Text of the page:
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Synthesis and computation to understand and redesign self-assembling carbohydrate materials


Project Description

Polysaccharides are widespread in nature and fulfil many important biological functions; they are important foodstuffs and they are exploited as bulk commodities across industry sectors due to their physical properties. However, our ability to produce such carbohydrate ‘materials’ with defined properties remains limited, due to our lack of fundamental understanding of how the emergent properties of carbohydrate architectures arise as we extend from molecules to materials.
The aim of this project is to integrate synthetic and computational chemistry approaches to underpin understanding and rational (re)design of polysaccharide materials. At the experimental level, the project will involve a thorough grounding in synthetic carbohydrate chemistry, in support of the generation of specifically modified oligosaccharides that are designed to assemble into stackable double helices. This will be integrated with computational modelling studies to assess and predict the structure and dynamics of such carbohydrate assemblies. Initial model studies will be based around the structure of starch and glycogen – the major sugar storage materials in plants and mammals, respectively – with major strategic relevance to nutrition and human health.
The project would suit a Masters-level student with interests in synthetic and supramolecular chemistry, keen to be involved in both experimental and computational studies. While no previous experience with carbohydrate chemistry is necessary - full training will be provided – demonstrated experience in organic synthesis is required. Informal enquiries may be directed to Rob Field or Andrew Almond.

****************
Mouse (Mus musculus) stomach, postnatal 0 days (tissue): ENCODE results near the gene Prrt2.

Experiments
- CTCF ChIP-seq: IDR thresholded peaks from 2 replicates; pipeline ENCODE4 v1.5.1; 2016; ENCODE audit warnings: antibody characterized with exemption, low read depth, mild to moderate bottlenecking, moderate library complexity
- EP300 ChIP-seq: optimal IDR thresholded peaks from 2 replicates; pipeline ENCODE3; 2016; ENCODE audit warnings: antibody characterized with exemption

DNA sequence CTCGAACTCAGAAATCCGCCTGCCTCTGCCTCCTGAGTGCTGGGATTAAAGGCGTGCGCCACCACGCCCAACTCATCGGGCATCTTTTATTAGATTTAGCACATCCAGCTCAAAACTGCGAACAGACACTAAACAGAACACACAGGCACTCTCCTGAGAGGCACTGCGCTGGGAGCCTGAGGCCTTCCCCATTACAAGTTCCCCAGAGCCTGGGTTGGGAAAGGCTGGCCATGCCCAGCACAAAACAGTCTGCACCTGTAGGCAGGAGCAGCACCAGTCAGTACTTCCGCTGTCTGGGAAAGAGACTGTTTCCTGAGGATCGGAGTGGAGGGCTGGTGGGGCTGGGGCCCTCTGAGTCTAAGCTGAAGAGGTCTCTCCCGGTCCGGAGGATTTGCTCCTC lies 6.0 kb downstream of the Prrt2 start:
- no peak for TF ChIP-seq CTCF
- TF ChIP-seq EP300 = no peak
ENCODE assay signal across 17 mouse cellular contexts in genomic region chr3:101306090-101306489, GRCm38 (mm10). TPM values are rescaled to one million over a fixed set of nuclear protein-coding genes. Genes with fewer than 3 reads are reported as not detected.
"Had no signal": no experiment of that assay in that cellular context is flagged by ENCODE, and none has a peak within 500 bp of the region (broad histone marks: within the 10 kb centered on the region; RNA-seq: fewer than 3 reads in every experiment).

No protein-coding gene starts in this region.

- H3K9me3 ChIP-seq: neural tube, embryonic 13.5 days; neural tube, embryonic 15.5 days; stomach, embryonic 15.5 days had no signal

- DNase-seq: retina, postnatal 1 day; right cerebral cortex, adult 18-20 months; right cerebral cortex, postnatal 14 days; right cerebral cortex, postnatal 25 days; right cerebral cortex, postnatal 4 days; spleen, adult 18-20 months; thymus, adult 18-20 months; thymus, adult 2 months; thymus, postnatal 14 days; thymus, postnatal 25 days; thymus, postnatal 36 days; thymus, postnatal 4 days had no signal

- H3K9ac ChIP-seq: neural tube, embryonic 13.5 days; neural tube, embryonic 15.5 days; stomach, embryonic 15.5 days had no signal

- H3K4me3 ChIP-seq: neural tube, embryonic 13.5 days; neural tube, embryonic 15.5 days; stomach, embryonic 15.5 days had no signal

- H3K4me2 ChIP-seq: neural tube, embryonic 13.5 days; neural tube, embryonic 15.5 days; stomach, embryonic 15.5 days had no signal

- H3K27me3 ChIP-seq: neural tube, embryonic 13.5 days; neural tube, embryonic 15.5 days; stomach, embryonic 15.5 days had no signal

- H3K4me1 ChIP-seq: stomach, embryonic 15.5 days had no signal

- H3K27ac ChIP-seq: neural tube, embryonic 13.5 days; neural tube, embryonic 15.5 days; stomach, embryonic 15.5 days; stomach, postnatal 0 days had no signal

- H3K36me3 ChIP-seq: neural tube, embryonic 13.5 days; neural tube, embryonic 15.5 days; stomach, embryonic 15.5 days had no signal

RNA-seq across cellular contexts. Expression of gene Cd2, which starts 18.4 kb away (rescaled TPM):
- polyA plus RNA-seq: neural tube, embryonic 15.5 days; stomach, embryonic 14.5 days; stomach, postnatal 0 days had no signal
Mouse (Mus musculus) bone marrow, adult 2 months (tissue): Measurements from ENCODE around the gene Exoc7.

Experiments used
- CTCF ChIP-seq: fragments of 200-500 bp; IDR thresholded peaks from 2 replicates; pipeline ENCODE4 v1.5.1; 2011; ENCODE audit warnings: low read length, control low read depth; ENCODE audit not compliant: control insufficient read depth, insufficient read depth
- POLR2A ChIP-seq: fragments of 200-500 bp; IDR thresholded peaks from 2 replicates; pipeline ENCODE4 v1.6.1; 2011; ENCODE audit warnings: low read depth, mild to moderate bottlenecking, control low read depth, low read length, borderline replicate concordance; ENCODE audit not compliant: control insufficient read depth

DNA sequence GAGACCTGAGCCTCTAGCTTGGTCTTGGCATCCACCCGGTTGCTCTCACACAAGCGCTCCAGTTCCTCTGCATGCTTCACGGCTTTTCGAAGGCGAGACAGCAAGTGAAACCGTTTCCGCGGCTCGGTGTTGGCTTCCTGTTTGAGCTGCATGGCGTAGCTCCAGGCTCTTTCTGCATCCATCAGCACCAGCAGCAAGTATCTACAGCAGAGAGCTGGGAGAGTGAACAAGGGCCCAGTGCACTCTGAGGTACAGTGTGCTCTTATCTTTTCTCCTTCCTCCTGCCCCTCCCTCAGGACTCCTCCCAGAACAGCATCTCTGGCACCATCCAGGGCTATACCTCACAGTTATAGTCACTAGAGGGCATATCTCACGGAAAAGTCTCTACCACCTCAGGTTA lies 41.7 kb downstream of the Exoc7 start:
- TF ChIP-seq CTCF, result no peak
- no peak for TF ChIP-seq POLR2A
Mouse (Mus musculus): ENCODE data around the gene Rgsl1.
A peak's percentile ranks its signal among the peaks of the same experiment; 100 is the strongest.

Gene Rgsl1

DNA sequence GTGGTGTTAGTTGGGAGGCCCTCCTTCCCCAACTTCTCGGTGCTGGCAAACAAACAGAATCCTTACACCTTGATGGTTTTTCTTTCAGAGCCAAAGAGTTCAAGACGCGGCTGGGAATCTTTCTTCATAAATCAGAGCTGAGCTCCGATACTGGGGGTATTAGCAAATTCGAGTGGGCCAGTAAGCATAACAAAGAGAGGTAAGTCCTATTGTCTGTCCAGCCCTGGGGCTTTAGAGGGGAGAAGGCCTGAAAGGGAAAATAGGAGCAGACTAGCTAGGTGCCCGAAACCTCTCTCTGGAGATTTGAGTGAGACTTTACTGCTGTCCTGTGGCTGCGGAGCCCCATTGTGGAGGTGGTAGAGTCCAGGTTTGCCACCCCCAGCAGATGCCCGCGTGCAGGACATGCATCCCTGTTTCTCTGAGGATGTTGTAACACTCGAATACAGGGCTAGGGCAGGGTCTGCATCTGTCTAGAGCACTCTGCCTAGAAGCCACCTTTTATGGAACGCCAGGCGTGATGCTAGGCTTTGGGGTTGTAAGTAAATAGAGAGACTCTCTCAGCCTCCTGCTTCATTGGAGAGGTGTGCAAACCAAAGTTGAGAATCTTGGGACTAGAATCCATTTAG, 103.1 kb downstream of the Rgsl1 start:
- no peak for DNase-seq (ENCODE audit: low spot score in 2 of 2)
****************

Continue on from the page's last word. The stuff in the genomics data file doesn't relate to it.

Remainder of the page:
Applicants are expected to hold, or be about to obtain, a good Masters degree in Chemistry or a related subject, or a minimum upper second class BSc Chemistry degree and substantial laboratory experience in organic synthesis.

Contact for further Information:
Rob Field –
The Field group will relocate to Manchester in January 2020 - https://www.jic.ac.uk/people/rob-field/
Andrew Almond –
https://www.research.manchester.ac.uk/portal/andrew.almond.html
The Field and Almond groups are both located in the MIB - http://www.mib.ac.uk/

Funding Notes

This is a 4 year funded studentship covering tuition fees and stipend (£15,009 in 2019-20)

Open to UK/EU applicants only.

We expect the programme to commence in January 2020.

References

• Multiscale modeling of glycosaminoglycan structure and dynamics: current methods and challenges. A. Almond, Current Opinion in
Structural Biology, 2018, 50, 58-64.
• Complex pectin metabolism by gut bacteria reveals novel catalytic functions. D. Ndeh, A. Rogowski, A. Cartmell, A. S. Luis, A. Baslé, J.
Gray, I. Venditto, J. Briggs, X. Zhang, N. Terrapon, F. Buffetto, S. A. Nepogodiev, R. A. Field, M. A. O’Neill, B. Urbanowicz, G. J. Davies,
D. W. Abbott, M.-C. Ralet, E. C. Martens, B. Henrissat, H. J. Gilbert, Nature, 2017, 544, 65-70.
• Underpinning starch biology with in vitro studies on carbohydrate active enzymes and biosynthetic glycomaterials, E. C. O’Neill, R. A.
Field, Frontiers in Bioengineering and Biotechnology, 2015, 3, 136.
• Microsecond kinetics in model single- and double-stranded amylose polymers. B. M. Sattelle, A. Almond, Phys. Chem. Chem. Phys.,
2014,16, 8119-8126.
• Sugar-coated sensor chip and nanoparticle surfaces for the in vitro enzymatic synthesis of starch-like materials. E. C. O’Neill, A. Rashid,
C. E. M. Stevenson, A.-C. Hetru, A. P. Gunning, M. Rejzek, S. A. Nepogodiev, S. Bornemann, D. M. Lawson, R. A. Field, Chemical
Science, 2014, 5, 341-350.

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